Link 1


Link 2 aligned

Each mesh should be exported to its own file after processing them. Blender is an open source 3D modeling software, which can import/export .stl and .dae files and manipulate their vertices. Blender was used to process the robot model in this tutorial.

We can finally calculate the transforms between the robot’s joints and begin writing the URDF. First, apply a negative 90 degree roll to link 2 in its frame.


Link 2 with -90 degree roll

To keep the example simple, we will not apply a pitch now. Then, we apply a positive 90 degree yaw.


Link 2 with -90 degree roll and 90 degree yaw

Finally, we apply a translation of -0.1 meters in the x-axis and 0.18 meters in the z-axis between the link 2 and link 1 frame. The final result is shown below.


Link 2 with -90 degree roll, 90 degree yaw, and translation

The described process is then repeated for all links.

URDF file

The URDF file is generally formatted according to the following template.

<robot name="robot_6_dof">
  <!-- create link fixed to the "world" -->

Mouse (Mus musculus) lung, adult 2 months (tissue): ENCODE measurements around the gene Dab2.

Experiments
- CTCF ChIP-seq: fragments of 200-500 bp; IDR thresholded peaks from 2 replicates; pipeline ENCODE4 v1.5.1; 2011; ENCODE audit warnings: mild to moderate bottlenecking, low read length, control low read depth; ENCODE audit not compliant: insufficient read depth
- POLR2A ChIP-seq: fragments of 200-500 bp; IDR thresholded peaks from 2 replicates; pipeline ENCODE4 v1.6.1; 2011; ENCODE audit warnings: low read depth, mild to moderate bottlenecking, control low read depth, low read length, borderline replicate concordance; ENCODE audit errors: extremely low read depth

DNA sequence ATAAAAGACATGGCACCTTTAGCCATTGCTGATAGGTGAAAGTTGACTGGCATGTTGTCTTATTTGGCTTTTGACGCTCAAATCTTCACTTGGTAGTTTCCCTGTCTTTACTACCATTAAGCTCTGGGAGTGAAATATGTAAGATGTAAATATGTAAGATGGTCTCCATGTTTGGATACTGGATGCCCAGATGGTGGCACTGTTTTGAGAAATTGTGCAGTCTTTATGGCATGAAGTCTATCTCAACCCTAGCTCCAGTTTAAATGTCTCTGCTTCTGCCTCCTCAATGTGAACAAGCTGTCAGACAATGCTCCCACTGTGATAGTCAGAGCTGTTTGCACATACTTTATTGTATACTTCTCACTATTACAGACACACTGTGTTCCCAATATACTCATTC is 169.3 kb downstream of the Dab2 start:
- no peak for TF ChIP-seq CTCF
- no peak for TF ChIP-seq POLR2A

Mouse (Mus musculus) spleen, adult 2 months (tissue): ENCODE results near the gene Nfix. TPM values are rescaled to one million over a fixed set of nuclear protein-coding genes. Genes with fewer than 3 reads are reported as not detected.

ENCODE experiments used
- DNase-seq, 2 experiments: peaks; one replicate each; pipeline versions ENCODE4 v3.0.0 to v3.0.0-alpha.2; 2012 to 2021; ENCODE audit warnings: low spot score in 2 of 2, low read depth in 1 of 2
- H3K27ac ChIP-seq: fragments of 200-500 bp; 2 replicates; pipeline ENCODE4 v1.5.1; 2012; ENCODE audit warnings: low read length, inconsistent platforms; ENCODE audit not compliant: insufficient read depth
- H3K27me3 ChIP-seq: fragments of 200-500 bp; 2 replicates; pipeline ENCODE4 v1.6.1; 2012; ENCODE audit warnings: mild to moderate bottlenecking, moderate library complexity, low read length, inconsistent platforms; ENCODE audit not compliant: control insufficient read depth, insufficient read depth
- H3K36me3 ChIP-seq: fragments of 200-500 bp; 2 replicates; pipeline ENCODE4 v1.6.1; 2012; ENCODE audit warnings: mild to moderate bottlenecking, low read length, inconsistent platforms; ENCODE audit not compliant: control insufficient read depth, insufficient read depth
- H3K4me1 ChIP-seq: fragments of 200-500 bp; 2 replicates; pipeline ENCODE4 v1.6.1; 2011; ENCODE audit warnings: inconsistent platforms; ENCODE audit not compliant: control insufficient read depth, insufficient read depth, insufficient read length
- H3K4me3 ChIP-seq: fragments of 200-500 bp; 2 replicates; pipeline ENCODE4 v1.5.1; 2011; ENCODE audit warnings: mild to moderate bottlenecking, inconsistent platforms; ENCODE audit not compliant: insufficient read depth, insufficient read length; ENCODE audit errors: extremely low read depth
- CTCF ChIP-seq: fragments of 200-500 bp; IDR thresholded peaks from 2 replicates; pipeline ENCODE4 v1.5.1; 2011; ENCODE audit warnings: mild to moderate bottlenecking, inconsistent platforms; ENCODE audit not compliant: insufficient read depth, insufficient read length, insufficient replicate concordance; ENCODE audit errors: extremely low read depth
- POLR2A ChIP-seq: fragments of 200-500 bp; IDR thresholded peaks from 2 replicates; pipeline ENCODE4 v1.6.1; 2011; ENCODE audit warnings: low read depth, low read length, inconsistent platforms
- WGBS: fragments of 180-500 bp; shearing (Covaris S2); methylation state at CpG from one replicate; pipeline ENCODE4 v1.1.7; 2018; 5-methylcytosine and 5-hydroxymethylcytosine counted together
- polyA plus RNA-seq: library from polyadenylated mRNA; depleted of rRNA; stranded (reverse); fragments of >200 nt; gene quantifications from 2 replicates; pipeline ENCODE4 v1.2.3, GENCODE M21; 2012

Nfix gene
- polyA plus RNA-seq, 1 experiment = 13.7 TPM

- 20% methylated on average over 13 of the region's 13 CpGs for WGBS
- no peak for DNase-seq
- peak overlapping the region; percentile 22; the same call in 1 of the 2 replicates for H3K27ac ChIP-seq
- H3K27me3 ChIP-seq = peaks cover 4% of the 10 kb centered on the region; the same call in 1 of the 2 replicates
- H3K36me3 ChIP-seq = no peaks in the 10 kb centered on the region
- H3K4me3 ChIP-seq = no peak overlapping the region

<link name="base_link">
      <origin rpy="0 0 0" xyz="0 0 0"/>
        <mesh filename="package://robot_6_dof/meshes/visual/link_0.dae"/>
      <origin rpy="0 0 0" xyz="0 0 0"/>
        <mesh filename="package://robot_6_dof/meshes/collision/link_0.stl"/>
      <mass value="1"/>
      <inertia ixx="1.0" ixy="0.0" ixz="0.0" iyy="1.0" iyz="0.0" izz="1.0"/>
  <!-- additional links ... -->
  <link name="world"/>
  <link name="tool0"/>
  <joint name="base_joint" type="fixed">
    <parent link="world"/>
    <child link="base_link"/>
    <origin rpy="0 0 0" xyz="0 0 0"/>
    <axis xyz="0 0 1"/>
  <!-- joints - main serial chain -->
  <joint name="joint_1" type="revolute">
    <parent link="base_link"/>
    <child link="link_1"/>
    <origin rpy="0 0 0" xyz="0 0 0.061584"/>
    <axis xyz="0 0 1"/>
    <limit effort="1000.0" lower="-3.141592653589793" upper="3.141592653589793" velocity="2.5"/>
  <!-- additional joints ... -->
  <!-- ros2 control tag -->
  <ros2_control name="robot_6_dof" type="system">
        <!-- {Name_Space}/{Class_Name}-->
    <joint name="joint_1">
      <command_interface name="position">